:22:34.:22:37.

somebody up, if Maria Miller is toxic to the voters, a candidate

:22:38.:22:45.

would be found who would throw her out, the public would throw her out.

:22:46.:22:49.

My concern is the five years in between elections. I don't think it

:22:50.:22:54.

is possible to exaggerate this disconnect between people and power,

:22:55.:22:58.

I feel this is an MP every single day, when we look at but after this

:22:59.:23:03.

programme, there is an overwhelming hatred geared towards politicians, a

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sense politics has become so remote that people no longer have any

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impact, they cannot hold MPs to account. What recall we do is it

:23:11.:23:17.

would give people a sense of empowerment. Why not have

:23:18.:23:26.

high-frequency general elections? If an MP loses an annual contest voters

:23:27.:23:31.

need to be able to keep them on their toes at this is the only

:23:32.:23:34.

mechanism I can think of that would act public key people on the days

:23:35.:23:37.

between elections from day one until the last day. Challenger again,

:23:38.:23:41.

there is not a single example of a successful recall campaign anywhere

:23:42.:23:48.

in the world, Canada, Croatia, parts of South America, Switzerland, South

:23:49.:23:53.

Korea, there is not one example, any constitutional expert has been able

:23:54.:23:56.

to provide, of an unfair, successful campaign. The fear of the mob is a

:23:57.:24:05.

fear of democracy. I will be vexatious and call this to an end.

:24:06.:24:12.

I will have to give this year 's London Marathon a mess, not least

:24:13.:24:15.

because I have got to be done the Sunday Politics for an hour after it

:24:16.:24:21.

finishes. It is the perfect view of winding down after 26 mile one, so I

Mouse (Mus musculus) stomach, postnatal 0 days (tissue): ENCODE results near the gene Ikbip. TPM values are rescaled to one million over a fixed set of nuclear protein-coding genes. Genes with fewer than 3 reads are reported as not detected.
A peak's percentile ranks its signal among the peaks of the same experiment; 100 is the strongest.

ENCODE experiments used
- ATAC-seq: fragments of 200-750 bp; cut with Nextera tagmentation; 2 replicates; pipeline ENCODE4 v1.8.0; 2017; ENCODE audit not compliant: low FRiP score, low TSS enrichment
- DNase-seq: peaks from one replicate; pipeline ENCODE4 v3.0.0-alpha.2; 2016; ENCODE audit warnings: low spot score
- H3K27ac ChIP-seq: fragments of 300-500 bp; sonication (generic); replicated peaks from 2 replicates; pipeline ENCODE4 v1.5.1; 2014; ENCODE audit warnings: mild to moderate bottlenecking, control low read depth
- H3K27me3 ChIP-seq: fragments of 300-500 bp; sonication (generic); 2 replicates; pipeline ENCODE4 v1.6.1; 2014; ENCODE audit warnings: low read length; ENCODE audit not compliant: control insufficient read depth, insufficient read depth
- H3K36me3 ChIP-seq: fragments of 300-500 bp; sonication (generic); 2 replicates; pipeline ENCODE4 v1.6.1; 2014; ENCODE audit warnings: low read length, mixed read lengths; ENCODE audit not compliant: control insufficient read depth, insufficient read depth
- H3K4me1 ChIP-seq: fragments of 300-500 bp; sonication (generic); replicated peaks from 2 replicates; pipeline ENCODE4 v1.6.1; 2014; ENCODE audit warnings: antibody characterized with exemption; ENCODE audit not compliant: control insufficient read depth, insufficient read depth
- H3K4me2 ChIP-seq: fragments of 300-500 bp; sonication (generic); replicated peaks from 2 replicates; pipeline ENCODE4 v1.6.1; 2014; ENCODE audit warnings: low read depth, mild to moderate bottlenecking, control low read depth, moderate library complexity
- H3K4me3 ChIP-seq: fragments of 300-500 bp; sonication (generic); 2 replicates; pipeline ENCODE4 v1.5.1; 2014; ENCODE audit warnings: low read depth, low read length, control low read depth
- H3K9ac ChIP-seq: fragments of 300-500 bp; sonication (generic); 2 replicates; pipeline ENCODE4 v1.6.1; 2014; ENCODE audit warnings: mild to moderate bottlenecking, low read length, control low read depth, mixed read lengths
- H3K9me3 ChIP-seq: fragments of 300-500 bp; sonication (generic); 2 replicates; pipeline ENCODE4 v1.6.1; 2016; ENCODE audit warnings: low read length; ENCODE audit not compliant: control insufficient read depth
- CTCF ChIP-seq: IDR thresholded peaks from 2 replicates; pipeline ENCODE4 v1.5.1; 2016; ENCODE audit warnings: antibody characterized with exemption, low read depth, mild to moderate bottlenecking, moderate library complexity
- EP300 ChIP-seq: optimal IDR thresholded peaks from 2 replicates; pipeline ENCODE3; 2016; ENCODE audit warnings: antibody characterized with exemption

:24:22.:24:24.

highly recommend it. We have got a big debate coming the Sunday on the

:24:25.:24:29.

European elections. Some brave MPs are taking part in one of the world

:24:30.:24:35.

's most watched marathons. Alex Forsyth is on College Green with two

:24:36.:24:42.

of them. I would love to be there on Sunday pounding the pavements,

:24:43.:24:45.

taking part in the London Marathon, but unfortunately I am just too

:24:46.:24:49.

busy. A number of MPs are just taking part, we think it is a record

:24:50.:24:54.

number this year, a total of nine have decided to take on the

:24:55.:24:57.

challenge and we have grabbed two of them here with us today, in their

:24:58.:25:03.

full running regalia. Peggy throw much for being with us. I am not a

:25:04.:25:06.

runner, the idea of running 26 miles feels we with horror and dread, what

:25:07.:25:12.

on earth possesses you? It is a long way, I'm doing it to raise money for

:25:13.:25:16.

Cancer research UK, most people 's lives are touched by cancer at some

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point, my certainly has been. Every two minutes summary is diagnosed and

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each week 2800 people 's lives are saved by amazing research. They are

:25:26.:25:30.

a fantastic charity doing amazing work and I am really proud, via my

:25:31.:25:40.

site, 20 raise as much money for stop my father is 70 this year, we

:25:41.:25:44.

are going to run it together. Here's a veteran marathon runner so I am